Russia Is Very Unlikely to Launch a War Against ISIS


Charles Krauthammer on what’s going to happen if it turns out ISIS was responsible for bombing Metrojet Flight 9268:

“As for the Russians, the Russians have had a decades long struggle with the radical Islam in the Caucasus and Chechnya,” he said. “But they have a reputation of being utterly ruthless – you don’t want to mess with Boris.”

“If this turns out to be an attack on a Russian airline, they’re going to have — either their deterrent is going to be diminished, or they’re going to have to have a furious response,” Krauthammer argued. “Which would incidentally help us, because it would be against ISIS.”

Actually, I’m a little curious about something. Further investigation will probably tell us whether it was a bomb that brought down the plane, but what could possibly tell us that it was an ISIS bomb? Unless ISIS takes public responsibility—and so far they haven’t—it would take some pretty lucky breaks in the investigation to pin the blame specifically on them.

In any case, I think Krauthammer is wrong. Russia does indeed have a reputation for being ruthless against radical Islam on its own soil, and this goes way beyond just Vladimir Putin. But they have no reputation for caring even a tiny bit about radical Islam anywhere else. A “furious response” against ISIS would require a projection of power that they likely don’t have, and a less-than-furious response would make them look weak. So they’ll probably do nothing. Either way, though, I doubt it will change anyone’s beliefs about what they’re willing to do within their own borders.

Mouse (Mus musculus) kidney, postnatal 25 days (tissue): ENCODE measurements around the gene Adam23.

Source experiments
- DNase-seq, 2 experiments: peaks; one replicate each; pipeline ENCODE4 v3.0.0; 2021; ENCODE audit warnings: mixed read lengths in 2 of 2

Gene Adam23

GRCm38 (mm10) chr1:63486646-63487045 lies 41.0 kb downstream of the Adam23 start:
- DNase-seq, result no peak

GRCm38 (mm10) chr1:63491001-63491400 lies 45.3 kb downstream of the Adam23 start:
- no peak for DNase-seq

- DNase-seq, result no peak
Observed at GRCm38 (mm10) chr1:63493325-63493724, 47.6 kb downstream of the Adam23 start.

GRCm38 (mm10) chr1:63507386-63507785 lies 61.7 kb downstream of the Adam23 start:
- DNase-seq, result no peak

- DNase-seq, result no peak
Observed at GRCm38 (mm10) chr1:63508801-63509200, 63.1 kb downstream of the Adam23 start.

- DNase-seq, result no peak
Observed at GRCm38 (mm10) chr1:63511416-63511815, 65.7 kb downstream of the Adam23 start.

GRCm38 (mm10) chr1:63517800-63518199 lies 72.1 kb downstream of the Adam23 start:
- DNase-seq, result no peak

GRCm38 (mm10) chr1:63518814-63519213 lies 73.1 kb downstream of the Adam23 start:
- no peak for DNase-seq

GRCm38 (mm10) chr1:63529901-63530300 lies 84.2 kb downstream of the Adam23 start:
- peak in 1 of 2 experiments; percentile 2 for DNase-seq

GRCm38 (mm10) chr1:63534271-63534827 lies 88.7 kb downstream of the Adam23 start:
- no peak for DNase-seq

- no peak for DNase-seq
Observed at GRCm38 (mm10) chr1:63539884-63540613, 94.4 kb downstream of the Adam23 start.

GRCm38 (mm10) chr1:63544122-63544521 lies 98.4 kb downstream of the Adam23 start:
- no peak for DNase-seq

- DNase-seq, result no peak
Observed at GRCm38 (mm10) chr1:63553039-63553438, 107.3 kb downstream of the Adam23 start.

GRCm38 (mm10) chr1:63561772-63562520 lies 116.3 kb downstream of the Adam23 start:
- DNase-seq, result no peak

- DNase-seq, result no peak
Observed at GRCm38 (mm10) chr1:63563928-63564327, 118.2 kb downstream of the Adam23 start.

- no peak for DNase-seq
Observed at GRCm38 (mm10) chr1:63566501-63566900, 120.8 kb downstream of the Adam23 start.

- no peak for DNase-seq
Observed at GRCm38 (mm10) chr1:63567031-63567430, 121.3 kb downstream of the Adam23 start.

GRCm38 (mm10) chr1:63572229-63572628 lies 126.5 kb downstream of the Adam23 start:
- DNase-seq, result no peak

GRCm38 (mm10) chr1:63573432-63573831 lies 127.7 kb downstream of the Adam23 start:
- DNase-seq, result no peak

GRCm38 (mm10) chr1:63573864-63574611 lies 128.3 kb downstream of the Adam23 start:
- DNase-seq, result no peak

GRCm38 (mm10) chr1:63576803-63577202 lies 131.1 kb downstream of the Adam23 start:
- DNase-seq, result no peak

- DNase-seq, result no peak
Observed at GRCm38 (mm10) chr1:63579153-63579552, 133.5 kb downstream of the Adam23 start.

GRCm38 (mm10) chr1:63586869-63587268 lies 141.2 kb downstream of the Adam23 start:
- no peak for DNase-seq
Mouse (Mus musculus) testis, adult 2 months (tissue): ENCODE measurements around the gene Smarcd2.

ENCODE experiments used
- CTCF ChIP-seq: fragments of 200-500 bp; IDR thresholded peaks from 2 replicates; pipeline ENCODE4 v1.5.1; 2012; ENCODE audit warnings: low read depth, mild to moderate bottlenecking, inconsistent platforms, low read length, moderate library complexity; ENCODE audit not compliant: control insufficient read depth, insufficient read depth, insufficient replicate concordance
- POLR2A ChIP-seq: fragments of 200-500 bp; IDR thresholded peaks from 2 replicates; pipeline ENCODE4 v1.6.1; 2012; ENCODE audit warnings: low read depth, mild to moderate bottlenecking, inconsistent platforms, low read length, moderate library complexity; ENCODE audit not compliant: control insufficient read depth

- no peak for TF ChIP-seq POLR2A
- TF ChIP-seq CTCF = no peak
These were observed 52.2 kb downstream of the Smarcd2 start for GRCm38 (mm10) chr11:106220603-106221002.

ISIS can be destroyed. But roughly speaking, this can happen in only a few different ways: (a) a massive ground campaign, (b) essentially a long siege that eventually ravages them—though probably at the cost of lots of civilian life, (c) internal strife that ultimately consumes them, or (d) an impressive, and rather unlikely, improvement in the Iraqi military. It’s hard to see Russia playing much of a role in any of these.

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